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Horse Trekking

Horse Trekking in Mongolia

Imagine being able to ride for miles and miles across an uninterrupted landscape with the wind in your hair. Whether it’s for an hour’s hack or an expedition of several days, what better way to explore one of the world’s last wildernesses than on horseback.

Known as a land without fences, and for having more horses than people, Mongolia is one of the best places on earth to ride horses. The horse is a practical necessity of everyday life for the country’s million herders and is the only way to reach certain remote areas. Travelling by horse allows access to some of the most outstanding and remote natural scenery, a good chance of encountering wildlife and an opportunity to enjoy the peace and serenity of nature. Mongolia’s wide open valleys and rolling hills, thick pine forests and lush meadows covered in wild flowers are waiting to be discovered.

Enjoy spectacular views from high mountain passes, rest beside sparkling fresh water lakes and rivers and camp under magnificent starlit skies, or stay in a cosy, private ger beside traditional herder families. Riding with nomads and stopping to visit herders’ gers along your way offers an insight to a way of life unchanged for centuries and to experience true traditional hospitality. Your guides and hosts will teach you about life on the steppe and you can try your hand at helping out with rounding up and milking livestock. Herders keep goats, sheep, cows/yaks and occasionally camels. Mare's milk is processed into the national beverage, airag.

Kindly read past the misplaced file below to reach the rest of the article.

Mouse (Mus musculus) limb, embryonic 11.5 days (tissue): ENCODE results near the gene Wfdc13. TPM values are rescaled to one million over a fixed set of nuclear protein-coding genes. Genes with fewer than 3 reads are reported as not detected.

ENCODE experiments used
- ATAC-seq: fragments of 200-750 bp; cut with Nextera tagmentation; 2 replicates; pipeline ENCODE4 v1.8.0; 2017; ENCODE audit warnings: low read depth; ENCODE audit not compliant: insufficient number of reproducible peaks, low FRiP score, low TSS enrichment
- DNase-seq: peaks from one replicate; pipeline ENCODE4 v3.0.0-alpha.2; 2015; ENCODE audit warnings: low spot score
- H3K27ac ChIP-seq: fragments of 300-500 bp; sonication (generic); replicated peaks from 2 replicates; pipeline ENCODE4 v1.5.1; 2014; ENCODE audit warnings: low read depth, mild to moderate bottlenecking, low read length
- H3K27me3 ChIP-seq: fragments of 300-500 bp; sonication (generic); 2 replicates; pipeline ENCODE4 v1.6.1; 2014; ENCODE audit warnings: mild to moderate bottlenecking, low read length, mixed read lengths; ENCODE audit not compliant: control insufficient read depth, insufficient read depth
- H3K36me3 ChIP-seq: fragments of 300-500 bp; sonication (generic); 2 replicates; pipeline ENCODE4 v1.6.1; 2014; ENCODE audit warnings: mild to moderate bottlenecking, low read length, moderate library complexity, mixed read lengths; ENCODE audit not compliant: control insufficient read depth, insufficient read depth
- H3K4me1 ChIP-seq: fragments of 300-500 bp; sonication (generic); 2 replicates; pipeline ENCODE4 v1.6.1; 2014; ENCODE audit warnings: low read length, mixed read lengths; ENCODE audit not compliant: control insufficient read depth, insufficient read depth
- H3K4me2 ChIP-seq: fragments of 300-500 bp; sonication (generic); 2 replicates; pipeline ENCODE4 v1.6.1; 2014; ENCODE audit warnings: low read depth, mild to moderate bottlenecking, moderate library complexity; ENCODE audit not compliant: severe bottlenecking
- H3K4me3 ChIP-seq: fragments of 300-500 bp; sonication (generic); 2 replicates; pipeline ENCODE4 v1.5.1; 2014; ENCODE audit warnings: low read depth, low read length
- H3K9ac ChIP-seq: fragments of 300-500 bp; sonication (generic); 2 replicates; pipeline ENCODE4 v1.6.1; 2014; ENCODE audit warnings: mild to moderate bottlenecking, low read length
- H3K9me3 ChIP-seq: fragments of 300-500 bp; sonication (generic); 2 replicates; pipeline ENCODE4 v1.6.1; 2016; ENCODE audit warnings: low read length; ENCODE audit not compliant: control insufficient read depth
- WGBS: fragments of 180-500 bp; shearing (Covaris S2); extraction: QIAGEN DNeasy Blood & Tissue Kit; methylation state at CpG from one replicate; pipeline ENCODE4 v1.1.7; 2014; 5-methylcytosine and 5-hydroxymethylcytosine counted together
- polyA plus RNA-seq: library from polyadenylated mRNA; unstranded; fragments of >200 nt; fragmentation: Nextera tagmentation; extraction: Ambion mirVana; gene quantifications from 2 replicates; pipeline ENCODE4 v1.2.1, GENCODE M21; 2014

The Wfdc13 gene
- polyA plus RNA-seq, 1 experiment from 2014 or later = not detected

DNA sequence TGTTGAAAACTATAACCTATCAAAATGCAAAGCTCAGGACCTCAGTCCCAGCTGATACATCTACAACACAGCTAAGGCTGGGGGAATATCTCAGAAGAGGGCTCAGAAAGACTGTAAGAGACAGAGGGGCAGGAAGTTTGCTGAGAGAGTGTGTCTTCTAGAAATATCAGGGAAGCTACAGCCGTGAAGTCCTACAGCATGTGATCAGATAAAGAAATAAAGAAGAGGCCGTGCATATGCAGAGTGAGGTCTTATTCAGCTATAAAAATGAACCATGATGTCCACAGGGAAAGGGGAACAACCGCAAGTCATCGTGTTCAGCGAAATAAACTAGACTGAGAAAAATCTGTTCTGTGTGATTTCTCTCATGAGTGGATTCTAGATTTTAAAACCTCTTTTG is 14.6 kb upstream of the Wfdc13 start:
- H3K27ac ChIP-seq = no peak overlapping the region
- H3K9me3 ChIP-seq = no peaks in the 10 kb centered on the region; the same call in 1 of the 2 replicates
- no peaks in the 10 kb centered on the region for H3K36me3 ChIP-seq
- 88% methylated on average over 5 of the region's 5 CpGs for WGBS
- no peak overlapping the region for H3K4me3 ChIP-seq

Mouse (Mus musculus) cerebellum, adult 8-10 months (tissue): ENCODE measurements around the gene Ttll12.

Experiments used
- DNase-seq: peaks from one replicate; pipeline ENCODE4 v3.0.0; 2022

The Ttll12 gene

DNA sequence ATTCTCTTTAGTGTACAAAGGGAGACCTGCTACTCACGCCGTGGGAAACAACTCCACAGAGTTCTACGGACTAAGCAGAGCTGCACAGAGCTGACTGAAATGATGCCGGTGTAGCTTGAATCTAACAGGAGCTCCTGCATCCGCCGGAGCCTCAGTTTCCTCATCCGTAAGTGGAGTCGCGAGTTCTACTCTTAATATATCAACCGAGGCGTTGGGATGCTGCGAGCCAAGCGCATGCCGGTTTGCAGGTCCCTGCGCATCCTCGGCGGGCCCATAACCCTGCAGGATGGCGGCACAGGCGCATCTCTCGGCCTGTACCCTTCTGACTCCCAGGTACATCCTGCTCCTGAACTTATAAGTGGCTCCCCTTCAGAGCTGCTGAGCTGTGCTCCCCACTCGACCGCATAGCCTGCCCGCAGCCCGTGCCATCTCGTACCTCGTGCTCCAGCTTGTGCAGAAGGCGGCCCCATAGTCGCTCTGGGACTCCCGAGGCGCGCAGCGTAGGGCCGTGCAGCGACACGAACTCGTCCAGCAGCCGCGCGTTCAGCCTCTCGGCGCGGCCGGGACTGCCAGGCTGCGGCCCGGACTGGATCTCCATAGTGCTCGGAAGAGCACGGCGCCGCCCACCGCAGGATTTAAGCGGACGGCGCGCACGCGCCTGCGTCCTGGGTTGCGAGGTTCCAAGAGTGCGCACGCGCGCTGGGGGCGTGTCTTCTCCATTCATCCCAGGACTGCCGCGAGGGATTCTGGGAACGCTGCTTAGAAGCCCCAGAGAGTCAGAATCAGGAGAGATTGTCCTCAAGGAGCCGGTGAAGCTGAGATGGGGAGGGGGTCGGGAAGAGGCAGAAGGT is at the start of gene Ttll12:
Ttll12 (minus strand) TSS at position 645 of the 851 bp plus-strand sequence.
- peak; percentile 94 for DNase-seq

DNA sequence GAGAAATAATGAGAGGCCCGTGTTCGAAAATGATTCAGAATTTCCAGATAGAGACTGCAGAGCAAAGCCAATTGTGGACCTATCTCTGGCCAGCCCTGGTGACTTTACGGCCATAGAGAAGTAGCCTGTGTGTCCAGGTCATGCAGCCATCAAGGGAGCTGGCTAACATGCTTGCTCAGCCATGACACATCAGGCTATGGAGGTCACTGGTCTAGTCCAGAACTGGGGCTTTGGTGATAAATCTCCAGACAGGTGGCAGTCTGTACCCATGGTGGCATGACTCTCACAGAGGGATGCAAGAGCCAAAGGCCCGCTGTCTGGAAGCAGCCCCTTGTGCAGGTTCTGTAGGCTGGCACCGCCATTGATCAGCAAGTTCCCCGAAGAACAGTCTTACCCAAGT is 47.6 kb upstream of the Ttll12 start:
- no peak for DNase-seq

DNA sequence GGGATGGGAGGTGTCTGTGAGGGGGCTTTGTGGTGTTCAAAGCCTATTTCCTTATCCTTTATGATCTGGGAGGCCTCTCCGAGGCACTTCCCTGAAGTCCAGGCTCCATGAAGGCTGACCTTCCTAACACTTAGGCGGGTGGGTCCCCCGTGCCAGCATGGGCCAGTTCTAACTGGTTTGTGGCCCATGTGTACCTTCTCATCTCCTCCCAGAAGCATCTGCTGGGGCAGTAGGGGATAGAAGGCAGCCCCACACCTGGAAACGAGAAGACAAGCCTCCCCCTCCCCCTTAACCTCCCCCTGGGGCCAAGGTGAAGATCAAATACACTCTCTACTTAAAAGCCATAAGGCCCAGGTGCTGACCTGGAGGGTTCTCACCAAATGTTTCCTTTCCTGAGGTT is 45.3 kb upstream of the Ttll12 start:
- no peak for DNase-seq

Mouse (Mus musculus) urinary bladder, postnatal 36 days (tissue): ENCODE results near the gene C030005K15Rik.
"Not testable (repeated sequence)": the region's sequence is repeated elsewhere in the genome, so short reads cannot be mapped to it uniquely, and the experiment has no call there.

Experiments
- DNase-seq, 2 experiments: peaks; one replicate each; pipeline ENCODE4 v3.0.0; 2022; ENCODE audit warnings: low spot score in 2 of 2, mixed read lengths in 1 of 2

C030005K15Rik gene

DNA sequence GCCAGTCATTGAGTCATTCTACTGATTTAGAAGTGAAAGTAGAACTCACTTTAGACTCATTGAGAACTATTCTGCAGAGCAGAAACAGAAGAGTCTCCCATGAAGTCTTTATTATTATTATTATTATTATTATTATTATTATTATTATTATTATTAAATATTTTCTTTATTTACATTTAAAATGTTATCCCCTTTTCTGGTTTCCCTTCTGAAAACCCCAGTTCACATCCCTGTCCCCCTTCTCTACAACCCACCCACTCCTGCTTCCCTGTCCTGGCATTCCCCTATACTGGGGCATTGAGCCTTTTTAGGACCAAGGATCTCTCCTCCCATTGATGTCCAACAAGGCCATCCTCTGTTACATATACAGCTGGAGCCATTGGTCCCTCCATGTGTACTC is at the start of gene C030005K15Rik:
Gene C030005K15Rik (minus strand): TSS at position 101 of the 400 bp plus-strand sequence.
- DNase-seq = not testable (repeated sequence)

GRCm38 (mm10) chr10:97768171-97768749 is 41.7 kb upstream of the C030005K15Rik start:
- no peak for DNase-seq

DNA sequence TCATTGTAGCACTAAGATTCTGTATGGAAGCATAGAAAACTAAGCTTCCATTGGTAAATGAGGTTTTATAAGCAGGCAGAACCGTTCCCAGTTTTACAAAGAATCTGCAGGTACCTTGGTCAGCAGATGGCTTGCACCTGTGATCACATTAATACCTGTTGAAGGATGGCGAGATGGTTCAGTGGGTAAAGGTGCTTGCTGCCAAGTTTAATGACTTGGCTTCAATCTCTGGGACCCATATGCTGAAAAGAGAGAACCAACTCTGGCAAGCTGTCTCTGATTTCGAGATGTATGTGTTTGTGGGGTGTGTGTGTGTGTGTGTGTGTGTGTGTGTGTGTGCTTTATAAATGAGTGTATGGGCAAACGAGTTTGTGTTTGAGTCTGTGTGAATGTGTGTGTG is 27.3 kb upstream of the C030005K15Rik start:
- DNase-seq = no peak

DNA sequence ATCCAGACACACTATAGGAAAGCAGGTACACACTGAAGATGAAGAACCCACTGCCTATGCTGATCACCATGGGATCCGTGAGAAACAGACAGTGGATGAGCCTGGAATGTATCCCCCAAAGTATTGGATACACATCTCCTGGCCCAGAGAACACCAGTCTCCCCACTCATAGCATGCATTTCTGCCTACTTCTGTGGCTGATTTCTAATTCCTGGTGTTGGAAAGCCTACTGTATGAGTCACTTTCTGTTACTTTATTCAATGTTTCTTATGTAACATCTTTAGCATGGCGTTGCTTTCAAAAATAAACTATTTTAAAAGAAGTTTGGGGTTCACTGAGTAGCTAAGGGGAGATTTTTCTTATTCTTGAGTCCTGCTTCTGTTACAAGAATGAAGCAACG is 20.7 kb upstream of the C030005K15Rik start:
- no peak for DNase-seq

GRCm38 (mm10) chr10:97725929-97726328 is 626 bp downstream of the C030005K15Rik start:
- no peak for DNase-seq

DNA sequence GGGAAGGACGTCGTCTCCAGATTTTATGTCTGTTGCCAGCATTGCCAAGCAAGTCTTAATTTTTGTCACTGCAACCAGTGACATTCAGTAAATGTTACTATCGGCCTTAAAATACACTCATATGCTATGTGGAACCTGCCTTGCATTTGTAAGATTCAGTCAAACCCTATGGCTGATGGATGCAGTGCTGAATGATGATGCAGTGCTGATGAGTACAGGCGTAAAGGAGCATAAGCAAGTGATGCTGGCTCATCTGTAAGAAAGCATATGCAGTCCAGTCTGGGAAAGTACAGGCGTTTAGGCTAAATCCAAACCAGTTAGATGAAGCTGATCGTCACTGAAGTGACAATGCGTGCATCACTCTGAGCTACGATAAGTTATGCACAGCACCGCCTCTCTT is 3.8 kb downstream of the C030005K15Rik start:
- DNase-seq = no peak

The horse is the central figure in Mongolian culture, a symbol of prestige and national identity as well as a means of transport. Mongolian horses are not big, averaging around 13/14 hands, but they are quick and fun to ride, strong and surefooted. They are incredibly resilient, typically eating nothing but grass and requiring very little water, a trait useful for survival in environments like the Gobi desert. In the winter, horses paw up the snow to eat the grass underneath and for water eat snow. It was upon these sturdy mounts that the Mongol warriors won the largest land empire in history in the 13th Century.

Boundless territory starts just a couple of hours drive from the capital. Alternatively, you can trek in one of the country’s wilder zones around northern Khovsgol Lake, the Altai Mountains in the west, or several beautiful places of central Mongolia. Wherever you travel you will meet friendly locals keen to welcome you into their ger for refreshment.




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